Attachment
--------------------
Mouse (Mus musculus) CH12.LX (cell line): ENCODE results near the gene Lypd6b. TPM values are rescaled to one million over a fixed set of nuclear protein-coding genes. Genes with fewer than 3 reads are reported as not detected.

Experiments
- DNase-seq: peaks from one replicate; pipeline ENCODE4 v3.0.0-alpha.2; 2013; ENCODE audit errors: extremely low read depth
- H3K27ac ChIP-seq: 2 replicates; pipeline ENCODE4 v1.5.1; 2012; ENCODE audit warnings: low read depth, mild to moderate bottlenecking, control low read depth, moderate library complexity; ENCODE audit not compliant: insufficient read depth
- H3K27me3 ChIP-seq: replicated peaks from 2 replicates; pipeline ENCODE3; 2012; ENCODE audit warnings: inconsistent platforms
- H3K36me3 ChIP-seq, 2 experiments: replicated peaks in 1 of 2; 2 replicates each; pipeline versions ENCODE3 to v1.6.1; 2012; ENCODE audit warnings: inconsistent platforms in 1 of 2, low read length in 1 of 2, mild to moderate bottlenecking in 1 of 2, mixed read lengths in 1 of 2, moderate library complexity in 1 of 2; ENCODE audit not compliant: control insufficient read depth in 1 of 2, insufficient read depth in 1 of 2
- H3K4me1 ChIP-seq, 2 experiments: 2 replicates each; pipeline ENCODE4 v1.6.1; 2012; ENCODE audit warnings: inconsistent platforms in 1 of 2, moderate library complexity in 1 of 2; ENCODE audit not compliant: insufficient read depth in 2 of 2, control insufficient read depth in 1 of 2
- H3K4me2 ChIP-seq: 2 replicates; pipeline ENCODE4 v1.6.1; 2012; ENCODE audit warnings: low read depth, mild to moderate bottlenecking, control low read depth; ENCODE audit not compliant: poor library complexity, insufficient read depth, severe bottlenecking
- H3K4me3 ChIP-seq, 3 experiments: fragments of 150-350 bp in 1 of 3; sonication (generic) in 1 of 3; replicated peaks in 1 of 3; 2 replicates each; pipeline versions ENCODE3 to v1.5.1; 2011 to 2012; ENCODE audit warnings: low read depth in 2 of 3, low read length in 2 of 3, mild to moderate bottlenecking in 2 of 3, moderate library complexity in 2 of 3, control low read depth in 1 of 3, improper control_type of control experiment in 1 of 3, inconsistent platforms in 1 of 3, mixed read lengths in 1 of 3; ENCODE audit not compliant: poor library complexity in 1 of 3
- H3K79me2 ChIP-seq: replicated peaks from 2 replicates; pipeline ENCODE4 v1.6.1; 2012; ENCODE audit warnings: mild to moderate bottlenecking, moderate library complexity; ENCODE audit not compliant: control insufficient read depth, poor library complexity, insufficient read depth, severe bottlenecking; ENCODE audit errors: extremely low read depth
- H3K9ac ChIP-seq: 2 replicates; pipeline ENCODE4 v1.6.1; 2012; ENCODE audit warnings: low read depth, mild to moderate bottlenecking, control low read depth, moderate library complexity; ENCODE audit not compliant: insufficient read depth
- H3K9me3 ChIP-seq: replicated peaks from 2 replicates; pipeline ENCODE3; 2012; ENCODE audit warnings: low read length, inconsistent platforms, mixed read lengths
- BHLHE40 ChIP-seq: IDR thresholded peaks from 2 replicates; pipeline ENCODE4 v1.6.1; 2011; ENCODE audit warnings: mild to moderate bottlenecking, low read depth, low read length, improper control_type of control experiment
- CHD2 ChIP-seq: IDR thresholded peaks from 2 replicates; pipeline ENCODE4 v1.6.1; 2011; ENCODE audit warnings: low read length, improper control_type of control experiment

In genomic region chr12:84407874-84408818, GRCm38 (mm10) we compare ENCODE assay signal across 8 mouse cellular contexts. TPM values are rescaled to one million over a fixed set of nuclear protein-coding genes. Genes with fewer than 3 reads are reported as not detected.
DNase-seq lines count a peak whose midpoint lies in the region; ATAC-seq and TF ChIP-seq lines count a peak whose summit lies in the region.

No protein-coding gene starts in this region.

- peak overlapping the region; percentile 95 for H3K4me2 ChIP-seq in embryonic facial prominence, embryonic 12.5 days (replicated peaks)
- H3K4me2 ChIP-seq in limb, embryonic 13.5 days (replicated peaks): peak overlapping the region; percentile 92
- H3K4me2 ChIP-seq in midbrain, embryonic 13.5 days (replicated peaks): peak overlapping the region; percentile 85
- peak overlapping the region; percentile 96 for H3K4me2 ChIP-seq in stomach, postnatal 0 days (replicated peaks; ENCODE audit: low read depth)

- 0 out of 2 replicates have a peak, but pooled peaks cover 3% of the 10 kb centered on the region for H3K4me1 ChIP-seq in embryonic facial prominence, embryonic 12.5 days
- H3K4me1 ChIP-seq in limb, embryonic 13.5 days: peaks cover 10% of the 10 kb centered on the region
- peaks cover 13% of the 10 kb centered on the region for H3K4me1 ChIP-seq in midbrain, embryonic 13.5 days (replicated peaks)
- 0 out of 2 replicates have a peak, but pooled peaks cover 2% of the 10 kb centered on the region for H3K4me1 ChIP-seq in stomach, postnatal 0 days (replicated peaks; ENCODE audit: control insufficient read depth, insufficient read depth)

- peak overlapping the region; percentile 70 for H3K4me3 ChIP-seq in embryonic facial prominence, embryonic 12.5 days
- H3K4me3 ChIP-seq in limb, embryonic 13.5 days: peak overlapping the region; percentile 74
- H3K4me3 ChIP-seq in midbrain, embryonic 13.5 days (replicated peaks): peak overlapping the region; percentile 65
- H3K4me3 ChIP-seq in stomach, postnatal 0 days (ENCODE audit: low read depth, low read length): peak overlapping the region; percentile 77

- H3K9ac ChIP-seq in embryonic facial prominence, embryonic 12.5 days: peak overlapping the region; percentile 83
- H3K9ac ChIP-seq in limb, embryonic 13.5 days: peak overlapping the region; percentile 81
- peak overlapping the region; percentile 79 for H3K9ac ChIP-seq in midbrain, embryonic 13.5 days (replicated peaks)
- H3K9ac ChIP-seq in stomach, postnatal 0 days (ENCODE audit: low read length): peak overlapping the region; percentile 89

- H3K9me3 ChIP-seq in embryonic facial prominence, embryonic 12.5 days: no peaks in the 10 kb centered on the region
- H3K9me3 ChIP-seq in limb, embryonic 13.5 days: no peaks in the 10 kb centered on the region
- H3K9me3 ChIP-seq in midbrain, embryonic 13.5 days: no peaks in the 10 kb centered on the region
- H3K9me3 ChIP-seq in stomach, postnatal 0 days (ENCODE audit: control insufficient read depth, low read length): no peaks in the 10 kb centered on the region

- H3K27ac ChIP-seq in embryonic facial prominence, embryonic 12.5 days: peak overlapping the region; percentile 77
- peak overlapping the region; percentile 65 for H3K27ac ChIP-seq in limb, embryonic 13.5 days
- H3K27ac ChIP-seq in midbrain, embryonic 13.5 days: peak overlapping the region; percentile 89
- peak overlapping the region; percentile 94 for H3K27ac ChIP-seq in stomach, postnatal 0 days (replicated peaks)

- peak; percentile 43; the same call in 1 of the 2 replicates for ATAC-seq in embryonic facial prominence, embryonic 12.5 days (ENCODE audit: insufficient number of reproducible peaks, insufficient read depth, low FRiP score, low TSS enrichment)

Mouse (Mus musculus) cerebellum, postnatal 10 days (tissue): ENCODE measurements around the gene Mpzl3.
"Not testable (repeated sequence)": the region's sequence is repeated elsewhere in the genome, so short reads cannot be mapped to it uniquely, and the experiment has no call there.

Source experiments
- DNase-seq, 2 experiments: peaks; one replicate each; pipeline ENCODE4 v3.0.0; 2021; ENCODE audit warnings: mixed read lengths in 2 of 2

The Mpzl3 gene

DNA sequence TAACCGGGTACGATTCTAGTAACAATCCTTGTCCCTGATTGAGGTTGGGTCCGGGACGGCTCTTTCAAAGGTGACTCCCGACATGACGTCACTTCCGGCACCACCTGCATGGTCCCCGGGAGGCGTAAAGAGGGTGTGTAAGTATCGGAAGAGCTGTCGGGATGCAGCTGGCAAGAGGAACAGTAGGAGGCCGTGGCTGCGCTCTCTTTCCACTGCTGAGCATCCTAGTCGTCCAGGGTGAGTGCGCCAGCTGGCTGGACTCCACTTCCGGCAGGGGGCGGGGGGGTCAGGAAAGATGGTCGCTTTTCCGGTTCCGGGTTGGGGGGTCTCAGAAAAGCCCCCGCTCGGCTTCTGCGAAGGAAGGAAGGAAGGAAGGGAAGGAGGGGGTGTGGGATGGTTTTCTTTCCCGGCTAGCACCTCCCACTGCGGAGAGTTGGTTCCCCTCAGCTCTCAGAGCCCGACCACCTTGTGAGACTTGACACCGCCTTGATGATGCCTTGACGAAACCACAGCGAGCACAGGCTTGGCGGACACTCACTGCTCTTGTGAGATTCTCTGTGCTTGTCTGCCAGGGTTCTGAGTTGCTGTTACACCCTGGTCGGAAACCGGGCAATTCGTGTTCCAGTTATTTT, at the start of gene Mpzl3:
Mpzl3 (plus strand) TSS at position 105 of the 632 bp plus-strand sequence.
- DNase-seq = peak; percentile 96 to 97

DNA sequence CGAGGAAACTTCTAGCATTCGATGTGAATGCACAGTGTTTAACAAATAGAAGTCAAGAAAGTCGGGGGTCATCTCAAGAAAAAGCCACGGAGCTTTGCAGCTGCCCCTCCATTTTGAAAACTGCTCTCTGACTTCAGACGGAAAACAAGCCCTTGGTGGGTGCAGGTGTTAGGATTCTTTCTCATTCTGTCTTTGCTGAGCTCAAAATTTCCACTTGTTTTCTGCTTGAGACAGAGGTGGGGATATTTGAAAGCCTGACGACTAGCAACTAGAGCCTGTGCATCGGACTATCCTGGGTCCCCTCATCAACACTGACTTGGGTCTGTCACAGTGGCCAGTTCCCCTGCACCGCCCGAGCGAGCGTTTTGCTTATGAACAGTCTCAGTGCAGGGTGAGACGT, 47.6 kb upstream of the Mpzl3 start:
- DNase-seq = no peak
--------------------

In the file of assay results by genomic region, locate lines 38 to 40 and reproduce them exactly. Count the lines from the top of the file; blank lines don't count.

- H3K27ac ChIP-seq in embryonic facial prominence, embryonic 12.5 days: peak overlapping the region; percentile 77
- peak overlapping the region; percentile 65 for H3K27ac ChIP-seq in limb, embryonic 13.5 days
- H3K27ac ChIP-seq in midbrain, embryonic 13.5 days: peak overlapping the region; percentile 89